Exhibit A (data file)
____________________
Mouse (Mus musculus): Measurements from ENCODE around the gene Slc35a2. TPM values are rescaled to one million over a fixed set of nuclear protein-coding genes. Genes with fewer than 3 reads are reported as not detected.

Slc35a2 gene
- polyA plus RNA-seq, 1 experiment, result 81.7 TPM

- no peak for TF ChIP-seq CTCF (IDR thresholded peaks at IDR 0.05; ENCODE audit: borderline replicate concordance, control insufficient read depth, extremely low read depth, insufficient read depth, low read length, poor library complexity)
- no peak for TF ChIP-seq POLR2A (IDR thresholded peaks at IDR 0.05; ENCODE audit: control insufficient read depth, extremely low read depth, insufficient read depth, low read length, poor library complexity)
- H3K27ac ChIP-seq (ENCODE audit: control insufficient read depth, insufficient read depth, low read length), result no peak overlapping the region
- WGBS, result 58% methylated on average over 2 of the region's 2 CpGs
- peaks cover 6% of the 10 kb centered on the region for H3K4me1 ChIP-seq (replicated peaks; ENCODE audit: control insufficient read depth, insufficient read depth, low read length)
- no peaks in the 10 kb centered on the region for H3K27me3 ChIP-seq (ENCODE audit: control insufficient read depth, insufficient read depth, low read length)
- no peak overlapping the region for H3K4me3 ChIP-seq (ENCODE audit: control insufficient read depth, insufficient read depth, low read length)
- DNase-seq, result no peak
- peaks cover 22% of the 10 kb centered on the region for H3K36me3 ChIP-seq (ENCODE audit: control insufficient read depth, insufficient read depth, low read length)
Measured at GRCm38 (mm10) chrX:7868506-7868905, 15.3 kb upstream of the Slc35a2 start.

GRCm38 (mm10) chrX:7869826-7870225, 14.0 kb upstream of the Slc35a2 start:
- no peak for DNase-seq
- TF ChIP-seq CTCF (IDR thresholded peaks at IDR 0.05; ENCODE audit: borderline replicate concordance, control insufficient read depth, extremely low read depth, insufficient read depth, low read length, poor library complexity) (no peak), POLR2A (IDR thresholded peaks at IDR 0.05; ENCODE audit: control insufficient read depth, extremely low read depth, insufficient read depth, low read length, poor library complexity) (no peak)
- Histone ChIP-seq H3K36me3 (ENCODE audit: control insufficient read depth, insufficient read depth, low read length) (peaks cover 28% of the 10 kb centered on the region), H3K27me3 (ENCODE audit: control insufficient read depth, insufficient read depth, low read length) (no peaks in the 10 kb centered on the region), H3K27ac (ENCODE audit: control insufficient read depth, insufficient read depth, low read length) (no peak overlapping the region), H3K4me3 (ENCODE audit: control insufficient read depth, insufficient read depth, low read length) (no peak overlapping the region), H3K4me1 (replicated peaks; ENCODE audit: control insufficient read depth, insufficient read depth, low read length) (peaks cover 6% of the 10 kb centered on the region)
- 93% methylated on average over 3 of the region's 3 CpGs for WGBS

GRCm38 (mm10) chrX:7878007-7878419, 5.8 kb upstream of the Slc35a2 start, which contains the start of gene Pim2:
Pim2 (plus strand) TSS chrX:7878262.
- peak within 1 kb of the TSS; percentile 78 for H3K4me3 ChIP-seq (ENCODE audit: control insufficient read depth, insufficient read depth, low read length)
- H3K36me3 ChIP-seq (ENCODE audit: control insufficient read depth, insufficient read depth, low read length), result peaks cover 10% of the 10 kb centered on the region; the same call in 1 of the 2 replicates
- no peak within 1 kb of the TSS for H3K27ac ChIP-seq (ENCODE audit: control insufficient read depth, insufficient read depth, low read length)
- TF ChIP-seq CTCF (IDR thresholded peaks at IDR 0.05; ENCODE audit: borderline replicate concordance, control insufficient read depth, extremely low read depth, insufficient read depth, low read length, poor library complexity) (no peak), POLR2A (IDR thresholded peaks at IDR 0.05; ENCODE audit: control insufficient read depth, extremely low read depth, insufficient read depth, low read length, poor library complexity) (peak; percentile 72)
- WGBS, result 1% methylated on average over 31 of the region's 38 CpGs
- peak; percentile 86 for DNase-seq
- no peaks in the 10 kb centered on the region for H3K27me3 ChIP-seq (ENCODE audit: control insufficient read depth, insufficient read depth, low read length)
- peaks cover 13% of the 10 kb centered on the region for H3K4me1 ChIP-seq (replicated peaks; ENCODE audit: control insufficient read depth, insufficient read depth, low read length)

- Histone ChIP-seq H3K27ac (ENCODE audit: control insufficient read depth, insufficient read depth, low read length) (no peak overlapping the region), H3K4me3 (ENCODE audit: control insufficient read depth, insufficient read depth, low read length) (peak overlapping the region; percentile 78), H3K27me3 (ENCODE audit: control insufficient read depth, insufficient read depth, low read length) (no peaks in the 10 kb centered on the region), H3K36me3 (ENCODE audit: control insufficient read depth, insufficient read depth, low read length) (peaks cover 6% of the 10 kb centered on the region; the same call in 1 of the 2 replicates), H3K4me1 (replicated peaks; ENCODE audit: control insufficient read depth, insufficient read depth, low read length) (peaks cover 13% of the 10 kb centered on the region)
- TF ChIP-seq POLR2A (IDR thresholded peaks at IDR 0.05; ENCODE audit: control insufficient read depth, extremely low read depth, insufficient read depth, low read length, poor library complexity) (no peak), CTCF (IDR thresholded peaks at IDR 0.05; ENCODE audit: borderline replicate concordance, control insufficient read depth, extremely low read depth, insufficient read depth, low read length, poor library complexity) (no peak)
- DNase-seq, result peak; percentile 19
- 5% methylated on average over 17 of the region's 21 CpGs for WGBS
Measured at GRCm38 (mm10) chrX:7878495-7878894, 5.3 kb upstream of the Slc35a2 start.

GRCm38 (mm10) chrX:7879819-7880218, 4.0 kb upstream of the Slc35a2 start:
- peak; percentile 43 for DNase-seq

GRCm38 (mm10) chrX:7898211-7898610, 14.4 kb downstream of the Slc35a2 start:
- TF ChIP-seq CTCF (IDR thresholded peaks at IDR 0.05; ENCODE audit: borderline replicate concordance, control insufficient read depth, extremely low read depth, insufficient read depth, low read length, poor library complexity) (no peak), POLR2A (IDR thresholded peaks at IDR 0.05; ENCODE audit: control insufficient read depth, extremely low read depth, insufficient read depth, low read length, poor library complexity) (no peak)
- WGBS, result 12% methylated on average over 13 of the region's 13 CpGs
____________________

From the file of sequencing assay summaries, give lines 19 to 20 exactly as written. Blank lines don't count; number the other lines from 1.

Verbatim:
GRCm38 (mm10) chrX:7878007-7878419, 5.8 kb upstream of the Slc35a2 start, which contains the start of gene Pim2:
Pim2 (plus strand) TSS chrX:7878262.